Special Flight, at the Human Rights Watch fest, goes inside a brutal holding facility.
I won't sugar-coat it: the Human Rights Watch Film Festival is one of the year's grimmest assemblages of motion pictures. Its mandate guarantees we won't be seeing a lot of happy endings, and the ones we do see come at a price.
The 2012 edition opens Wednesday with Fernand Melgar's Special Flight (Rating: NNN), a look inside Switzerland's Frambois holding facility, where foreign nationals await deportation for months or even years before being removed from the country.
Melgar captures the tedium of lives on hold a little too well - once he's established his subjects and their situation, the midsection of the doc does drag - but it's a story that needs telling. (It will likely be expanded upon considerably at the panel discussion following a satellite screening March 1 at Ryerson).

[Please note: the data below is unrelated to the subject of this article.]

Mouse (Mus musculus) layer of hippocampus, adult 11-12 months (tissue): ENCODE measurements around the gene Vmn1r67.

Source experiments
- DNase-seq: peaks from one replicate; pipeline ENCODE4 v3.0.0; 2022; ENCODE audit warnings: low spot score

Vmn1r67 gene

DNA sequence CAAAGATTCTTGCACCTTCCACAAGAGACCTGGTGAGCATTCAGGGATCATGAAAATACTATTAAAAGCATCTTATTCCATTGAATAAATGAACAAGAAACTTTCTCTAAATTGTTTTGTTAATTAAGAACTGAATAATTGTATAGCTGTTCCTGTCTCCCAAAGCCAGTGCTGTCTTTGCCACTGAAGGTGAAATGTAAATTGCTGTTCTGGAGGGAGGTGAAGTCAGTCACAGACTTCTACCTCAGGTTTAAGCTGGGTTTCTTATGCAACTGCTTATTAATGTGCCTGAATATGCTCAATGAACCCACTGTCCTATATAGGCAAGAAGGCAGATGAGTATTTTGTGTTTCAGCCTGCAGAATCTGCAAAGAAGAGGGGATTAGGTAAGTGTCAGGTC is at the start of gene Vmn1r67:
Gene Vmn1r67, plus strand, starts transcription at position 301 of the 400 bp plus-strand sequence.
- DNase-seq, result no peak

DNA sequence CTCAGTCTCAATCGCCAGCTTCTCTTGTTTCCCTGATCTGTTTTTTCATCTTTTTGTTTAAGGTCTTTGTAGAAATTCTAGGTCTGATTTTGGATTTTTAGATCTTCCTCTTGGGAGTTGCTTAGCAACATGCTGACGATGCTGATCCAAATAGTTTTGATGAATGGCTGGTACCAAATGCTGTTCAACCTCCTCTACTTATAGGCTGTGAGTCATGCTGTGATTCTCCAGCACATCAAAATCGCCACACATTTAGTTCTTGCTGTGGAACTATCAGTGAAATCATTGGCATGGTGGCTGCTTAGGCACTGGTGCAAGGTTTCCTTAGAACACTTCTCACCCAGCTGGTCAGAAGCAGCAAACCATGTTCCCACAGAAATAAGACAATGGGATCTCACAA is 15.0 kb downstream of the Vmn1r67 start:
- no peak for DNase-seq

Giulia Amati and Stephen Natanson's This Is My Land... Hebron (Rating: NNNN) offers a distressing new perspective on Israeli-Palestinian relations in the perpetually agitated West Bank town. There, some 600 Israeli settlers and 2,000 soldiers seem to be going out of their way to make life unpleasant for their 160,000 Palestinian neighbours with random curfews, checkpoints and offensive graffiti - though the Palestinians come across as more resigned to the situation than offended by it.
Also worth seeking out: The Bully Project, which played at Hot Docs last year, and Color Of The Ocean and The Island President, which screened at TIFF 2011, the latter winning the People's Choice Documentary Award. Check the website for showtimes.